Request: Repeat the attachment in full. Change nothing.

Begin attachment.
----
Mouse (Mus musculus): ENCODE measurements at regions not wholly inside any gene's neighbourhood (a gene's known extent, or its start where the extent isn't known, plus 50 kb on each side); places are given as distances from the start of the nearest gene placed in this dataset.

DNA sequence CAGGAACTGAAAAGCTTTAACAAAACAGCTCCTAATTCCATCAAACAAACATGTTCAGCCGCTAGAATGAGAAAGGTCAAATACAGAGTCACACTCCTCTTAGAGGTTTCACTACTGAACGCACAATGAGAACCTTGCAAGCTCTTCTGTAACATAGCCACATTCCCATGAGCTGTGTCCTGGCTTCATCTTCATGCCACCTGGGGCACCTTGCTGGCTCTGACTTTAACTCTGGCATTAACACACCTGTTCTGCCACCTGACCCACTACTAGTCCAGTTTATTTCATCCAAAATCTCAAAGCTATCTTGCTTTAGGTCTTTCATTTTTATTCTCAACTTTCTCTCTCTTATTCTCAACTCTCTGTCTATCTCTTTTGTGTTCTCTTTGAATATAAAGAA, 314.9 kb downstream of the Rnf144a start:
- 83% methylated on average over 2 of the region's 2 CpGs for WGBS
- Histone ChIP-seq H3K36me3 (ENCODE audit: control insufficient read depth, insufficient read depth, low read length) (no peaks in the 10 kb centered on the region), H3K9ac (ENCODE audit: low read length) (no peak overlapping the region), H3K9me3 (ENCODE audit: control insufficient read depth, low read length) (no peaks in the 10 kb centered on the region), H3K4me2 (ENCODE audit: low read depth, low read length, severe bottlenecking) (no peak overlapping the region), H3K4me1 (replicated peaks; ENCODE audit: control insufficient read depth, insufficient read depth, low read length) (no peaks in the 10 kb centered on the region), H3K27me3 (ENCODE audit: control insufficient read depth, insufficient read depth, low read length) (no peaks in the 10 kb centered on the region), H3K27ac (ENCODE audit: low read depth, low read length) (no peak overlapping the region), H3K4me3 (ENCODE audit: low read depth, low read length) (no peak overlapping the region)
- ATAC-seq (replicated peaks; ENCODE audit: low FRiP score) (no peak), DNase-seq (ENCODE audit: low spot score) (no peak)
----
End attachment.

Mouse (Mus musculus): ENCODE measurements at regions not wholly inside any gene's neighbourhood (a gene's known extent, or its start where the extent isn't known, plus 50 kb on each side); places are given as distances from the start of the nearest gene placed in this dataset.

DNA sequence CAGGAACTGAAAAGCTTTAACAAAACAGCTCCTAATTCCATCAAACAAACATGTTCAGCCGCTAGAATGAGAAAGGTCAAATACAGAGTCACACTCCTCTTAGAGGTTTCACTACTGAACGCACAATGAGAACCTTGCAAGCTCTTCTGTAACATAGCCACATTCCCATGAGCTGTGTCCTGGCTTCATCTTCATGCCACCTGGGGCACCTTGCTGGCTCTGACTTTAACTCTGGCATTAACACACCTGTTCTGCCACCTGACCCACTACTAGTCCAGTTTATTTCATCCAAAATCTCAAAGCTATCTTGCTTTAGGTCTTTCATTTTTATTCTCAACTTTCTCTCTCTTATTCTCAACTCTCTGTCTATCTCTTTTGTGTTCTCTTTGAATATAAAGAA, 314.9 kb downstream of the Rnf144a start:
- 83% methylated on average over 2 of the region's 2 CpGs for WGBS
- Histone ChIP-seq H3K36me3 (ENCODE audit: control insufficient read depth, insufficient read depth, low read length) (no peaks in the 10 kb centered on the region), H3K9ac (ENCODE audit: low read length) (no peak overlapping the region), H3K9me3 (ENCODE audit: control insufficient read depth, low read length) (no peaks in the 10 kb centered on the region), H3K4me2 (ENCODE audit: low read depth, low read length, severe bottlenecking) (no peak overlapping the region), H3K4me1 (replicated peaks; ENCODE audit: control insufficient read depth, insufficient read depth, low read length) (no peaks in the 10 kb centered on the region), H3K27me3 (ENCODE audit: control insufficient read depth, insufficient read depth, low read length) (no peaks in the 10 kb centered on the region), H3K27ac (ENCODE audit: low read depth, low read length) (no peak overlapping the region), H3K4me3 (ENCODE audit: low read depth, low read length) (no peak overlapping the region)
- ATAC-seq (replicated peaks; ENCODE audit: low FRiP score) (no peak), DNase-seq (ENCODE audit: low spot score) (no peak)